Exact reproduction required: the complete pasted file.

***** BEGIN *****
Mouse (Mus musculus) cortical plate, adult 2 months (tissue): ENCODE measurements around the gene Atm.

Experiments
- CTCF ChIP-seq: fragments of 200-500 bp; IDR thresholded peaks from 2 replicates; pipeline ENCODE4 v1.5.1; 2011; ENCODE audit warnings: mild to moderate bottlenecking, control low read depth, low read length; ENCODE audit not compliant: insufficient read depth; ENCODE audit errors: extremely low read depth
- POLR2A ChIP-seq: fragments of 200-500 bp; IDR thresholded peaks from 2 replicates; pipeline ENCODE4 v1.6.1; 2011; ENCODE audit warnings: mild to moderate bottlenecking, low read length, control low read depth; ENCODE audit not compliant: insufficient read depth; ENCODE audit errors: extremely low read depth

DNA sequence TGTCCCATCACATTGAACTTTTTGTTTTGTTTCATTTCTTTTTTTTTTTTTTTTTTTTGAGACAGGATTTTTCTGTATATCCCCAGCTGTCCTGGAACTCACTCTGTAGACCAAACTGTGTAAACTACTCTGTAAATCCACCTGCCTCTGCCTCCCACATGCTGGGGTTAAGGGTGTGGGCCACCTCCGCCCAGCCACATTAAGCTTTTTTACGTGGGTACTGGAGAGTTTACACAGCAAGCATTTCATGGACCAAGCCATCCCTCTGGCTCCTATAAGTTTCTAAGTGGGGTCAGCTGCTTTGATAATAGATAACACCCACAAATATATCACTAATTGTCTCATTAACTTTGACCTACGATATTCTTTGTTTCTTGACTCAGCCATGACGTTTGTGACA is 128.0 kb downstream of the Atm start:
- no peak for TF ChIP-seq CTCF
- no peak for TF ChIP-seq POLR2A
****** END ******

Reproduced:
Mouse (Mus musculus) cortical plate, adult 2 months (tissue): ENCODE measurements around the gene Atm.

Experiments
- CTCF ChIP-seq: fragments of 200-500 bp; IDR thresholded peaks from 2 replicates; pipeline ENCODE4 v1.5.1; 2011; ENCODE audit warnings: mild to moderate bottlenecking, control low read depth, low read length; ENCODE audit not compliant: insufficient read depth; ENCODE audit errors: extremely low read depth
- POLR2A ChIP-seq: fragments of 200-500 bp; IDR thresholded peaks from 2 replicates; pipeline ENCODE4 v1.6.1; 2011; ENCODE audit warnings: mild to moderate bottlenecking, low read length, control low read depth; ENCODE audit not compliant: insufficient read depth; ENCODE audit errors: extremely low read depth

DNA sequence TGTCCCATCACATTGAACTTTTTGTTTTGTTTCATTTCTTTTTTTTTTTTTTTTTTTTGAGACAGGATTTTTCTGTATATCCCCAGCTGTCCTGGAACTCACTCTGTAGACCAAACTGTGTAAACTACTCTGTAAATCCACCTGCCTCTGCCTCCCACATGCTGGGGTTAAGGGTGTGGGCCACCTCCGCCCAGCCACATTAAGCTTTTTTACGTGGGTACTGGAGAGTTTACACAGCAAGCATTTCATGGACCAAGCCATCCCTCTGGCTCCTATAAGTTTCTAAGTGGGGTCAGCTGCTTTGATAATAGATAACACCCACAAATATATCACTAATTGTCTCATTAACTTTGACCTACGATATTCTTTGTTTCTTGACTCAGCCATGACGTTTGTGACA is 128.0 kb downstream of the Atm start:
- no peak for TF ChIP-seq CTCF
- no peak for TF ChIP-seq POLR2A